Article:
Itchiness Could Mean Allergies
With winter’s dry air and cold temperatures, it’s no wonder everyone—including your furry friends—has dry skin! But unrelated to the weather, dry and itchy skin caused by allergies is a very common chronic problem in animals year-round. Dr. Clarissa Souza, a veterinarian in the dermatology service at the University of Illinois Veterinary Teaching Hospital in Urbana, says pets with allergies come to the hospital every single day.
“Allergies are definitely the most common skin disease we see in dermatology,” says Dr. Souza. “No matter what the cause of the allergy is in the pet, they all exhibit the same clinical sign: pruritus, which is veterinary-speak for itchiness.”
“Itchiness,” however, can look different in each patient. “Signs of itchiness include not only scratching but also licking and chewing paws, shaking heads, plucking hair, and scooting,” says Dr. Souza.
In addition to these more obvious signs of itchiness, there are also secondary effects that could indicate that an animal has allergies.
“Skin sores and ear infections are secondary signs commonly associated with allergies,” explains Dr. Souza. “In addition, your pet might have allergies if you notice that your animal has recurring lesions on the skin, excessive earwax, or smelly ears.”
It’s critical that these signs are noticed and acted on as early as possible, because allergies tend to progress over time and can negatively affect the animal and owners’ quality of life.
Diagnosing the Itch
According to Dr. Souza, the three major causes of allergies are external parasites, food allergies, and environmental allergies. When a pet is seen by the dermatology service at the Veterinary Teaching Hospital, steps are taken to discover the source of the itchiness.
“We perform a work up to figure out the cause,” Dr. Souza says. The first step is to ensure that the pet is regularly taking a medication to prevent parasites, mostly fleas and ticks. This will help to rule out an allergy caused by an ectoparasite.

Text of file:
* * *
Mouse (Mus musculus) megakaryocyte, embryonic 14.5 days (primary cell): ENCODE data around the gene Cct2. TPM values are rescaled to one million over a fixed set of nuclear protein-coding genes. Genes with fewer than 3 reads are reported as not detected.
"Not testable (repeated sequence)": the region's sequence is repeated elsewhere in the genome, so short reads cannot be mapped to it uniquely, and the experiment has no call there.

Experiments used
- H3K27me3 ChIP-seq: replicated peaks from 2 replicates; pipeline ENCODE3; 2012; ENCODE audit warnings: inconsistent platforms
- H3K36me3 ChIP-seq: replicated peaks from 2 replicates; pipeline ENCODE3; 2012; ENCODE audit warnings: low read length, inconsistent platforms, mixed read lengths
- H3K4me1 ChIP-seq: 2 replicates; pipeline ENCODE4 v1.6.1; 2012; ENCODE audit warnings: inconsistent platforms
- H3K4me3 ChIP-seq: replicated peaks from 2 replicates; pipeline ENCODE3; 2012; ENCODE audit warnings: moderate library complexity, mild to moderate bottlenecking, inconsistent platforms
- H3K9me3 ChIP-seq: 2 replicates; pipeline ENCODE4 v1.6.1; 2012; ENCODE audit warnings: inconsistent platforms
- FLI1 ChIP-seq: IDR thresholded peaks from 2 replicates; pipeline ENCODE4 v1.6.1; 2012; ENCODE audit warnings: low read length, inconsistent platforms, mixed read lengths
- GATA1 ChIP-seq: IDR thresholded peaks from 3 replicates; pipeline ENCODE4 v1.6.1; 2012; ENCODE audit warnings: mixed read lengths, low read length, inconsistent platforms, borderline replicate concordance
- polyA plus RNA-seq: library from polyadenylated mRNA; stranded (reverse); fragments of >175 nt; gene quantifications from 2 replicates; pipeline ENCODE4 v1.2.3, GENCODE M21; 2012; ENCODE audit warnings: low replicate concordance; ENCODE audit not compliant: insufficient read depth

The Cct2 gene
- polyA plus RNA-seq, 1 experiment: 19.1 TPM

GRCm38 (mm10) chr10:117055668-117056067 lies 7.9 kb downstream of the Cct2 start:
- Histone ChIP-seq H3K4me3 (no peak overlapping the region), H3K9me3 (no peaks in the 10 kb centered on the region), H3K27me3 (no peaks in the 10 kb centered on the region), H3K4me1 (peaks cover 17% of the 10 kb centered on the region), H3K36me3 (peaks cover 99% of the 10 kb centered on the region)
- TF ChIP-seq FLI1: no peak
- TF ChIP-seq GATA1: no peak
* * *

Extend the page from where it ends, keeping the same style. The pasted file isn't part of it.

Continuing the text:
The next step is to assess the likelihood of a food allergy. “The only way to diagnose or rule out a food allergy is to go through a restrictive diet trial,” she says. In this trial, certain foods will be left out of the diet to see if the problem is resolved. If the allergy problems persist after the food trial is over, an environmental allergy is the diagnosis and a treatment plan can be made for the pet.
It is critical for owners to understand that allergies aren’t something that will just go away. “There is no cure for allergies,” states Dr. Souza. “An owner should not expect to have one single treatment and have the problem fixed.” Chronic skin problems, such as allergies, will require life-long management. However, there is hope for these patients. Even though there isn’t a definitive cure for allergies, it is a manageable skin disease.
For dogs and cats allergic to ectoparasites, the consistent administration of medications to prevent flea and tick infestations will keep these animals comfortable. If food is the allergy cause, special diets will be recommended in order to avoid flareups.
But if an environmental allergy—the most common cause of allergies in animals, unfortunately—is diagnosed, medical therapy will be discussed. Treatment options for environmental allergy include daily pills, monthly injections, or even immunotherapy (allergy shots), which are developed based on the results of a skin test. The therapy is prescribed to control the itchiness and to avoid secondary skin lesions and ear infections.
If you have any questions or concerns about your pet’s skin health, schedule an appointment with your local veterinarian.
By Hanna Netisingha